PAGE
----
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Subsections
16. Syntax: Parsing and Printing
The purpose of this chapter is threefold:
 1.
 To explain the relation between syntax and IMPS expressions.
 2.
 To explain the default syntax, which we refer to as the ``string
syntax,'' and briefly to explain how you can extend or modify this syntax.
 3.
 To explain how you can redefine the syntax altogether.^{16.1}
As explained in Chapter 7, expressions are variables,
constants, and compound expressions formed by applying constructors to
other expressions. Expressions can thus be represented as Lisp
sexpressions:
 Formal symbols (i.e., constants or variables) correspond to atoms.
 Compound expressions correspond to certain lists of the form
where
each c_{i} is itself an expression.
In the implementation, an expression is a data structure which also caches
a large amount of information such as the free and bound variables of
the expression, the constants contained in the expression, the home
language of the expression, and so on.
For the IMPS user, an expression is typically something which can be
represented as text, for instance
The
correspondence of an expression as a data structure to an external
representation for input or output is determined by the user syntax
which is employed. IMPS allows multiple user syntaxes, so for
example, the syntax that is used for reading in expressions (usually
text) may be different from the syntax used to display expressions
(which could be text or text interspersed with TEX commands which
would make the output suitable for input to the TEX processor.) This
flexible arrangement means users can freely change from one syntax to
another, even during the course of an interactive proof.
The process of building an IMPS expression from user input can be broken up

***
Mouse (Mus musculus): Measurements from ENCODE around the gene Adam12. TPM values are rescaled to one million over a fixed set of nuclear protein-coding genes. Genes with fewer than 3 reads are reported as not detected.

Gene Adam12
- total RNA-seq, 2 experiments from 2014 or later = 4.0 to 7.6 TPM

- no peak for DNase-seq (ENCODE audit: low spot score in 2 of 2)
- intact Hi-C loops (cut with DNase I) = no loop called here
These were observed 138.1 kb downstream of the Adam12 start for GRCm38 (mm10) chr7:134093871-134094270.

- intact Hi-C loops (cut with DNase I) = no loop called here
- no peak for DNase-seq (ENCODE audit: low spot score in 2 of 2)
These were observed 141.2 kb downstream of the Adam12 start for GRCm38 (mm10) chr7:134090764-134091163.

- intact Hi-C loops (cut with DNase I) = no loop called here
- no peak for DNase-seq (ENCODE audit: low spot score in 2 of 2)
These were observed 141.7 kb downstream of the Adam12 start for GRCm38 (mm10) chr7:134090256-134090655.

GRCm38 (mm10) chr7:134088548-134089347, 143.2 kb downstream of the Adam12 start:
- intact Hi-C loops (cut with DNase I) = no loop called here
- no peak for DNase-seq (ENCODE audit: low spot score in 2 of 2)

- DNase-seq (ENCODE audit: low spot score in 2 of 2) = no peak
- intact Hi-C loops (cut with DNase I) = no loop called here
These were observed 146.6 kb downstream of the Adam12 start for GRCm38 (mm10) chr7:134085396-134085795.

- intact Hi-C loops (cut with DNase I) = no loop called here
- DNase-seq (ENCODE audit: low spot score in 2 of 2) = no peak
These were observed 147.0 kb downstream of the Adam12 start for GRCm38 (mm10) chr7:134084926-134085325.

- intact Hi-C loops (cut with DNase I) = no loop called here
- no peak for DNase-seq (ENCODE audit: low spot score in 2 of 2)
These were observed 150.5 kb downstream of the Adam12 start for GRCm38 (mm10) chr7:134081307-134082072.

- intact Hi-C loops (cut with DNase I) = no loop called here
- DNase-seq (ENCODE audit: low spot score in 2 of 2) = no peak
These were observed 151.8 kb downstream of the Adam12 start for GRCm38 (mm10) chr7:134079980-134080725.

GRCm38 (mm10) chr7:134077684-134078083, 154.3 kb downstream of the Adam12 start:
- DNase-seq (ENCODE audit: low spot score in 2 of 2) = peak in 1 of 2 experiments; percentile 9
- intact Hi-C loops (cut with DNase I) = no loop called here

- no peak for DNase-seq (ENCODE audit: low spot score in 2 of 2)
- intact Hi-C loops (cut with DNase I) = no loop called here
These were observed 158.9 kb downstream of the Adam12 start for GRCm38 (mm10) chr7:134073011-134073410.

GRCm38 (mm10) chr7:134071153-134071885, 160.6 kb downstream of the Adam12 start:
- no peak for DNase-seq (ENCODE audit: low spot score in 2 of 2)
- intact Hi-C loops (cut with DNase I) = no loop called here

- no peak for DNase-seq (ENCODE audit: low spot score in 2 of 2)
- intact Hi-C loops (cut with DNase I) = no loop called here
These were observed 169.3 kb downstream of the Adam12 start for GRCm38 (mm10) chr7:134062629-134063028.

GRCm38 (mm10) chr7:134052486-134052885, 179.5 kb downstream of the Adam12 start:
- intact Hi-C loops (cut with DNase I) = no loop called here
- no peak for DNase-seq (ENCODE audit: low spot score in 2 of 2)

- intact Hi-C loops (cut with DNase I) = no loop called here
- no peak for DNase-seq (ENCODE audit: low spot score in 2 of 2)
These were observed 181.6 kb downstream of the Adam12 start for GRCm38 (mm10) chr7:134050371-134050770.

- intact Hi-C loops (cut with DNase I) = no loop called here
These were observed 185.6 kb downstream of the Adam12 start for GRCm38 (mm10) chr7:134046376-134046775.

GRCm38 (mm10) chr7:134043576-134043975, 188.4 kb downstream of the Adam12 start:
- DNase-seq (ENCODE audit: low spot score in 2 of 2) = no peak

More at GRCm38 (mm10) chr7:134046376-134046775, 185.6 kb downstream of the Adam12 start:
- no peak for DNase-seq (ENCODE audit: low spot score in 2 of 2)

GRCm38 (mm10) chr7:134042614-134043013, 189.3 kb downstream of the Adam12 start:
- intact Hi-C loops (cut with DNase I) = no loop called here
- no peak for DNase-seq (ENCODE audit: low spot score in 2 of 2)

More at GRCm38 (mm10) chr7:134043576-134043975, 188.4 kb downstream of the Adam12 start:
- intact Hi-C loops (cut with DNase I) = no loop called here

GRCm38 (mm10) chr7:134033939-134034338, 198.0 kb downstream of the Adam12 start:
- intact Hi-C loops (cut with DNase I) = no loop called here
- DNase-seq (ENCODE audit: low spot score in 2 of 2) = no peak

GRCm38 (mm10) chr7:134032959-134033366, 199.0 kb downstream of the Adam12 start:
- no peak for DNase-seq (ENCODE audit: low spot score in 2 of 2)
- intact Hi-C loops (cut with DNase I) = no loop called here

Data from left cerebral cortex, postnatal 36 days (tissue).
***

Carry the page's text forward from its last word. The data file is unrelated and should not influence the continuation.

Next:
into two steps:
 1.
 Parsing a string into an sexpression s.
 2.
 Building an IMPS expression from the sexpression s.
Similarly, the process of
displaying an expression also consists of two parts:
 1.
 Building an sexpression s from an IMPS expression.
 2.
 Providing some representation of s as a string.
The phases ``string to sexpression'' for reading and ``sexpression
to string'' for printing are under direct user control. They can be
modified by resetting the following switches:
To write your own reader and printer procedures, you will have to do
some programming in the T language. However, some reader and printer procedures are
particularly easy to write. For example to write your own reader and
printer for sexpression syntax, you could evaluate the following sexpressions:
(set (impsreader)
(lambda (l port) (read port)))
(set (impsprinter)
(lambda (sexp port) (prettyprint sexp port)))
In the next section we describe the default syntax
which is similar to the syntax of some computer algebra systems.
We begin with some notation: if ``Term'' is a class of strings,
Term* 
= 
zero or more commaseparated members of Term 
Term+ 
= 
one or more commaseparated members of Term.